Michael Buckner | Frazer Harrison, Getty Images Now this is a collaboration that…
- Posted on Apr 22nd 2010 10:00AM by Jason Cohen
The bug eyes, spiky hair and vocal wail? Impressively intact. The disgust with politics and church? Present and accounted for. An ego that is right up there with Kanye West? You bet. At the same time, the former Sex Pistols frontman has become a genial presence, not above clichéd pandering ("You are putting Seattle to shame"), and as eager as Bruce Springsteen to engage the crowd in cheers and sing-alongs.
Mostly, he seems happy be fronting this old band, doing, as he put it, "live music played by real human beings! Proper music for proper people!" ("No more f---ing DJs!," he later added, never mind that PiL makes use of a laptop).
He's certainly not doing it for the money, as the Crystal wasn't full, and also wasn't split into two sections like most of the venue's all-age shows. For this show, the under-21 crowd wasn't big enough to need more than a tiny upstairs perch.
Opening with 'This Is Not a Love Song,' the band continued on for two-plus hours of what, with the exception of the more commercial-sounding latter-day tune 'Disappointed' and the inevitable second encore, 'Rise,' often sounded like a single song, from 'Fodderstompf' to 'Tie Me to the Length of That' to 'Public Image,' taken to variations and extremes.
PiL may have been as musically influential as the Sex Pistols, and while two of the members who were part of that -- guitarist Keith Levene, often cited as the inspiration for U2's the Edge, and bassist Jah Wobble -- are long gone, the current lineup is still unimpeachable: a post-punk power trio of guitarist Lu Edmonds (the Damned, the Mekons, 3 Mustaphas 3) and drummer Bruce Smith (Pop Group, the Slits, Rip Rig and Panic) both of whom first joined PiL in 1986, as well as bassist Scott Firth (whose credits include, oddly enough, Steve Winwood and the Spice Girls).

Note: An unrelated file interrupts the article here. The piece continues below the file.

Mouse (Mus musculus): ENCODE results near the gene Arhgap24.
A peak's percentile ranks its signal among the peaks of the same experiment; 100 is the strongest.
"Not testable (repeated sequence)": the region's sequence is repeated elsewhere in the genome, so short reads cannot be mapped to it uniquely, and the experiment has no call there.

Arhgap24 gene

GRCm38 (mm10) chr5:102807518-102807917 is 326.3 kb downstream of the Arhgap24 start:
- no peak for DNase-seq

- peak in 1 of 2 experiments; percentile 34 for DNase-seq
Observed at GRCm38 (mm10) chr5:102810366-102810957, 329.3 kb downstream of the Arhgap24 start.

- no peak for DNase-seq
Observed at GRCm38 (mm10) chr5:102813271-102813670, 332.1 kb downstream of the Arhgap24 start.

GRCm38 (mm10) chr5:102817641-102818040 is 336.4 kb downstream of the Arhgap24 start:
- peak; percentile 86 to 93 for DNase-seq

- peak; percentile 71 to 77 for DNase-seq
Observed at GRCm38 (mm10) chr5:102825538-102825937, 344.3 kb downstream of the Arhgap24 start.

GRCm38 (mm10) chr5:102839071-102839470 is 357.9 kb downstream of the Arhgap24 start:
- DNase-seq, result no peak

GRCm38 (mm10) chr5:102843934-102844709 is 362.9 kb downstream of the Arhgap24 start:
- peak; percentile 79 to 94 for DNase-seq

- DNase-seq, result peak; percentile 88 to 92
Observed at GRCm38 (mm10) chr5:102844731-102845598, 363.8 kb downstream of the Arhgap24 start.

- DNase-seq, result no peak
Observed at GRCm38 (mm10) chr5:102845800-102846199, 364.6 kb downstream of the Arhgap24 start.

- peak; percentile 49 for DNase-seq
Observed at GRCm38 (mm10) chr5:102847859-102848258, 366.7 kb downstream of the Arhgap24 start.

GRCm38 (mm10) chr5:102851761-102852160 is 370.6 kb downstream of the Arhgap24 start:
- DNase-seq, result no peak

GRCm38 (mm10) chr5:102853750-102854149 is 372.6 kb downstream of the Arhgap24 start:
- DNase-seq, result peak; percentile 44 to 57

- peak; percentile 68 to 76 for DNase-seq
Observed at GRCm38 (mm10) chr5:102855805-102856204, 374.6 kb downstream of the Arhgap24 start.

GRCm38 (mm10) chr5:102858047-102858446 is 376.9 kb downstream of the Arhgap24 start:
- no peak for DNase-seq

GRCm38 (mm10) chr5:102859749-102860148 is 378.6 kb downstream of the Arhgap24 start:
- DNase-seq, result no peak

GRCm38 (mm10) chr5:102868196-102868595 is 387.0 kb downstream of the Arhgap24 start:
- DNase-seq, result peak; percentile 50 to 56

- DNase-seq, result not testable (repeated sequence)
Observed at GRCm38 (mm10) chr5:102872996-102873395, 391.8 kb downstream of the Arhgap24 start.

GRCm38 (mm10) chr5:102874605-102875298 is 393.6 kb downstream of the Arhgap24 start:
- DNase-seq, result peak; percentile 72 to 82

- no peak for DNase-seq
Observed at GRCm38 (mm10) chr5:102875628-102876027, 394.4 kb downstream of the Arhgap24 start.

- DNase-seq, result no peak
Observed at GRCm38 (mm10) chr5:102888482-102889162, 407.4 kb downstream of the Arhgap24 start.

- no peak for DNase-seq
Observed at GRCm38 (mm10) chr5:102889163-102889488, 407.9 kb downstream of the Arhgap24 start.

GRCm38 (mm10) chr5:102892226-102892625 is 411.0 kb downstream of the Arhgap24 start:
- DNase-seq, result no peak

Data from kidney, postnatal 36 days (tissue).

With his eclectic arsenal of instruments, including a banjo he plays with a bow, and what appears to be an electric lute or buzuk, Edmonds in particular furthers PiL's savage sound on his own terms. 'Flowers of Romance' was a particular highlight, with Firth on standup bass and Edmonds on that lute-like axe: a stunning shard of world-beat freak-folk metal-disco. Another standout was the epic, high-volume 'Bags,' from 1986's 'Album.'
"Is that the most you can give us after a set like that?" Lydon snarled before the encores. "You f---ing c---s!" Fortunately for everyone, he hasn't completely mellowed.